By David Gledhill Marketing & Communications Lead
If ever there was a need for communities to pull together and watch out for their own, then it is during the current coronavirus crisis.
The authorities, including those at the sharp end in the NHS and public health, are doing a fantastic job, but they can’t do it all, and they can’t do it by themselves. They need our help.
We have some very strong communities across Torbay, but some are less so, and we have to stop to consider what we mean by a community. In this case, we have to think small; we have to think local, we have to think within yards of our doorsteps.
We were more unlucky than most in the Bay with some of the earliest cases of coronavirus being discovered in people returning from Northern Italy causing the temporary closure of Churston Ferrers School and doctor’s surgeries in Chelston.
But it meant that the very real threat was brought home in very clear terms, very early on and some people that we have come across, particularly and inevitably through the Ageing Well Torbay programme are scared and stressed.
Already we are aware through our community builders that some people are self-isolating for fear of contracting the virus, particularly those that already have an underlying condition that would be exacerbated.
Some of them may not even have had the chance to tell their friends and neighbours what they were planning and may be in need of top-up supplies being delivered to their door.
Not everyone either has the will or the ability to stockpile – they might not be able to afford a big shop and even if they could, would never be able to carry the heavy bags home and may now have very limited supplies.
We all need to think about who we haven’t seen for a few days – it may be a neighbour, it may be someone further along the street, they may be older, but they may also be younger, but have existing problems that make them vulnerable.
Is there someone in your street? It doesn’t take a minute to pop round and ask the question – if they aren’t, they will be incredibly grateful, and if they are, they will appreciate your concern anyway.
You don’t have to put yourself at risk – you don’t need to make physical contact, and you don’t need to get close enough to risk infection. Shout it across the garden if it makes you feel better, but do it. Someone not very far from you might need you.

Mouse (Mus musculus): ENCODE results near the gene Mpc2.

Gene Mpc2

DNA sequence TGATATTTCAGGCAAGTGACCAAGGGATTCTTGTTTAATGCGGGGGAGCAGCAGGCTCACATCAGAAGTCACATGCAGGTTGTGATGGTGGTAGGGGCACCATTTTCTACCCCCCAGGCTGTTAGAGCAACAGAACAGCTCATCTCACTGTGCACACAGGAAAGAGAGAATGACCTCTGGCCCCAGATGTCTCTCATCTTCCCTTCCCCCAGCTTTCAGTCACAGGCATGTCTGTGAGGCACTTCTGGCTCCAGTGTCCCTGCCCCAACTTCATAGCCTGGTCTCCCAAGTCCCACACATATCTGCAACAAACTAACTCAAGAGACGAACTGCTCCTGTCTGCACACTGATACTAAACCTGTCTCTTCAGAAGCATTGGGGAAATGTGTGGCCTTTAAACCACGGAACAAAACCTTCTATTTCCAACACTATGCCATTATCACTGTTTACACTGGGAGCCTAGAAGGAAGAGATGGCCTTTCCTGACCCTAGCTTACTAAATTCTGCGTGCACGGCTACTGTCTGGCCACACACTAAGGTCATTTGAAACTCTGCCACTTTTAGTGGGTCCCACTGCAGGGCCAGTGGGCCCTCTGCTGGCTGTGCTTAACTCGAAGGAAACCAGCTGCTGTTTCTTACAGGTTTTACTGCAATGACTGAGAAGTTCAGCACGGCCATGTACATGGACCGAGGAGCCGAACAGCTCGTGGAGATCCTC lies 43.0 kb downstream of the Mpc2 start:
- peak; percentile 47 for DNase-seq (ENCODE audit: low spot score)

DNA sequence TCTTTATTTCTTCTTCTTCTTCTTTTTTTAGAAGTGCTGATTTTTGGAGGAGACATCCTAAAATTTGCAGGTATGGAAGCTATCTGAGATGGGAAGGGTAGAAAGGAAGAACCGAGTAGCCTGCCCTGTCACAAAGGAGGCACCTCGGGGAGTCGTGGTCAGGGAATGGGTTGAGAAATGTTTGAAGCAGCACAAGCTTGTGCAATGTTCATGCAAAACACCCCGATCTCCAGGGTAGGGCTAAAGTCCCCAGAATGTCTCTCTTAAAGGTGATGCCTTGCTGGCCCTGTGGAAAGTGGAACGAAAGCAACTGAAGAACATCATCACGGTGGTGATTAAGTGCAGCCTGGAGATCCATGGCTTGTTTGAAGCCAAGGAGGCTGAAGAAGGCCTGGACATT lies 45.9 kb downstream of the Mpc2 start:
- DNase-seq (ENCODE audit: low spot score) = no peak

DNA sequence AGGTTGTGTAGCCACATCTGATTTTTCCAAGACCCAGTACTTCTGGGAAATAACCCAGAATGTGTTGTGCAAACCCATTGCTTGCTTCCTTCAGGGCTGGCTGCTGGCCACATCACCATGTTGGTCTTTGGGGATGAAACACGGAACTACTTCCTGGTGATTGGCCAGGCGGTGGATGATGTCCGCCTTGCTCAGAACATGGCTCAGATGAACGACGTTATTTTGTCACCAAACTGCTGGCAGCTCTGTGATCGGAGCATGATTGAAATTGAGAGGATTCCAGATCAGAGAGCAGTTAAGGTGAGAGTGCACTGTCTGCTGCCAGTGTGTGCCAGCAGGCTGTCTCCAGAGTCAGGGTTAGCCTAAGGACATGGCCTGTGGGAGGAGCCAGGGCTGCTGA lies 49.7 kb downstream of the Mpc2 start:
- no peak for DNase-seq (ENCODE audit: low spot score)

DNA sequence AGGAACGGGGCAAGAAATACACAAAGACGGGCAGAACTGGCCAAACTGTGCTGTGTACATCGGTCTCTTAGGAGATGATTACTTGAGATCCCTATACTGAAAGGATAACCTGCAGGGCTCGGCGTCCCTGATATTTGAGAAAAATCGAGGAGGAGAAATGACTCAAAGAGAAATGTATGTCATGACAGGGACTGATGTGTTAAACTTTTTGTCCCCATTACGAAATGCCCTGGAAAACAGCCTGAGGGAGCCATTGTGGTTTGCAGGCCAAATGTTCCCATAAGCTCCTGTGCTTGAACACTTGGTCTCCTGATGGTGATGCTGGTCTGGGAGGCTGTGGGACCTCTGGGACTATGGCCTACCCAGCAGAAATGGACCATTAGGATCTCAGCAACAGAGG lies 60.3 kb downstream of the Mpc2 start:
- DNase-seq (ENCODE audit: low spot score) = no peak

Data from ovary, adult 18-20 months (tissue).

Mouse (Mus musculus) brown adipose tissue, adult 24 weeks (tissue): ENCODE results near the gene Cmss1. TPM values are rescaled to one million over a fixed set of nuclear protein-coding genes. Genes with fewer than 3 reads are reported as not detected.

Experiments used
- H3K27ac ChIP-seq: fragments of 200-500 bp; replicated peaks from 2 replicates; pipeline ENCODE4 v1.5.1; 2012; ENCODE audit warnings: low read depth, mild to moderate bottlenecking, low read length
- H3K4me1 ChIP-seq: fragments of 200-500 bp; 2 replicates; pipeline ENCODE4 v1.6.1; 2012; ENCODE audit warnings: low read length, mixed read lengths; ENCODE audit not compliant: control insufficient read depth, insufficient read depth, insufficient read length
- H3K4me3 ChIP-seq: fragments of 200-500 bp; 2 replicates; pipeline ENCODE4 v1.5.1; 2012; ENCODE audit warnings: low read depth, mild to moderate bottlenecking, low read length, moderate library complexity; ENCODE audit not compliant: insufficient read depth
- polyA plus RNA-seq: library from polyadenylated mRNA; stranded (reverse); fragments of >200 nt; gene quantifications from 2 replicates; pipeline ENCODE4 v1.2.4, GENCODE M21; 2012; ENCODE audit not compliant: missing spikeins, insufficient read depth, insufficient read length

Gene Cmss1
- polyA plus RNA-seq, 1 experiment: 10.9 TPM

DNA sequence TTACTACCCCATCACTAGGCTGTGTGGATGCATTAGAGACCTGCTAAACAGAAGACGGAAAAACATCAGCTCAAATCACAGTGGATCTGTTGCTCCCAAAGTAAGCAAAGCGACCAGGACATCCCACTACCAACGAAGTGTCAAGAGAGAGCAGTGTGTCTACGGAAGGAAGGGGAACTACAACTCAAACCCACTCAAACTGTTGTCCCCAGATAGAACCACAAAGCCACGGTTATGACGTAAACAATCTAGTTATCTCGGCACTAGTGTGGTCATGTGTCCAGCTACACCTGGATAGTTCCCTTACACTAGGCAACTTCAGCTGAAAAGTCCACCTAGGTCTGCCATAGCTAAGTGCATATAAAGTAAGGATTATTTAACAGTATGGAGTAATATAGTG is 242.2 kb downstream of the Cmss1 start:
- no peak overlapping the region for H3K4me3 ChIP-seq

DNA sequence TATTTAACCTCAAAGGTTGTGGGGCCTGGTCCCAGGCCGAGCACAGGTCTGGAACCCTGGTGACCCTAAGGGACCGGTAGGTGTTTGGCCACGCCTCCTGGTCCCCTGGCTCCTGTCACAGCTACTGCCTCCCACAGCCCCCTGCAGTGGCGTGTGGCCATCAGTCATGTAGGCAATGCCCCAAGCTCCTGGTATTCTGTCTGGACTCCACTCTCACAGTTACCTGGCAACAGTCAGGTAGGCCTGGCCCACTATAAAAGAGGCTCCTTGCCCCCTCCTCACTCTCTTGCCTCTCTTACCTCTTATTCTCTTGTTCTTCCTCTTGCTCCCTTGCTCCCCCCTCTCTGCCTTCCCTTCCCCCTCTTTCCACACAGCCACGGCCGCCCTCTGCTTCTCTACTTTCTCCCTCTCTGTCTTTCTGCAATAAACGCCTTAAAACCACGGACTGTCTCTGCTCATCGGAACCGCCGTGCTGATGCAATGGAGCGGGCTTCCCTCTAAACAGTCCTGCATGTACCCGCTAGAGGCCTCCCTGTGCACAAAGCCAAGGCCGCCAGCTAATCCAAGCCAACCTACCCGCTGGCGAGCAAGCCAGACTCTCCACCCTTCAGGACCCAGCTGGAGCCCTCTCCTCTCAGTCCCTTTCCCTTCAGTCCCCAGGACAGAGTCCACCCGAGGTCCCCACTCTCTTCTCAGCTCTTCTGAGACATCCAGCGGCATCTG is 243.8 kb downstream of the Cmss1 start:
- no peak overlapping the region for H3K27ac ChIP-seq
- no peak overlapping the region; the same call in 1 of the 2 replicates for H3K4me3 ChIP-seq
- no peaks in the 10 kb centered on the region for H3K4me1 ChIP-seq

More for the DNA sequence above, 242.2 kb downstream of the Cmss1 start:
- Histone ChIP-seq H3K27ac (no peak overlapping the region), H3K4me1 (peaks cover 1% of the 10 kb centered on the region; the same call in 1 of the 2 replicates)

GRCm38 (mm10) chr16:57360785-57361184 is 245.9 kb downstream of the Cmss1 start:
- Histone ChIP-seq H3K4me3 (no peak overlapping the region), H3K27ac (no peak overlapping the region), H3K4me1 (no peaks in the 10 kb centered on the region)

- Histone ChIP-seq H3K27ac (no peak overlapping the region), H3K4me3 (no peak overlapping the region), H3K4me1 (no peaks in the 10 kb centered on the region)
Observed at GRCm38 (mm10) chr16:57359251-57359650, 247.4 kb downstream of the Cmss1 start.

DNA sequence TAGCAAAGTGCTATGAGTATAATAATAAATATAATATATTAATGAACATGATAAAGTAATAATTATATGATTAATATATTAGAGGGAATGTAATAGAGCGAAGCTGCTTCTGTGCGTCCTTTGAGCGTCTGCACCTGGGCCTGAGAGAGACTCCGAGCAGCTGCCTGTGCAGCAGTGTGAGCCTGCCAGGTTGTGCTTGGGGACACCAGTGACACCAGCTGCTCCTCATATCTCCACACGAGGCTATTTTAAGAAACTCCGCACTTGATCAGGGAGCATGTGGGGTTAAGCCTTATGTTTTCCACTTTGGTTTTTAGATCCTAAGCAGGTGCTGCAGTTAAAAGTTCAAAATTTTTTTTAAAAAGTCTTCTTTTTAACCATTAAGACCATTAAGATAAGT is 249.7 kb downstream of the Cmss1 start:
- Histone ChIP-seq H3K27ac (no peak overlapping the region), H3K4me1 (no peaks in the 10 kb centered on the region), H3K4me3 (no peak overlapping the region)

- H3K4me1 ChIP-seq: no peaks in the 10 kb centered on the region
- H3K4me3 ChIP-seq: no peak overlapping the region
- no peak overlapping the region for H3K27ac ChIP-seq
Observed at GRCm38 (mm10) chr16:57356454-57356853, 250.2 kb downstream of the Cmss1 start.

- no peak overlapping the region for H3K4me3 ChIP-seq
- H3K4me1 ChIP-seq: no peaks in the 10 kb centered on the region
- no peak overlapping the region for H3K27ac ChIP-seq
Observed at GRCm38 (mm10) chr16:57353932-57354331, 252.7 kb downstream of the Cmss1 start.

There is lots of advice out there from the Department of Health, and by far the most important tips are to ensure you keep your hands clean with regular washing for at least as long as it takes to sing Happy Birthday at least twice.
Then there is the catchy mantra – Catch it, Bin it, Kill it which applies to coughs and sneezes not being made into your hands, but into a handkerchief or into the crook of your elbow.
Beyond that, there appears to be little anyone can do in the Bay other than follow sensible advice, and for those most at risk, to self isolate. Among the older population that need will be more prevalent than among the young.
We need to accept that because our population in the Bay is older than the national average – nearly 50% are over the age of 50, and one in four are over the age of 65 – then the problem here could be worse than in any other areas. We hope not, but no-one knows.
We are in it for the long haul, and we need to check on each other, not just today, but tomorrow and for the foreseeable future. Our neighbours may need favours – shopping collecting prescriptions, dog walking, phone buddying, to name but a few, that will allow them to stay in their own homes, some with the illness and some who are self-isolating.
People need each other more today than they have for many years and it will test the connections that have been eroded. Hopefully though the traditions are strong and they can be restored when they are most needed. Now.
If you need help or want to offer help the non-emergency phone line, which will be staffed 8am-8pm is 01803 446022. Brixham Does Care can be contacted directly on 01803 857727 (Mon-Fri 9am to 4:30pm).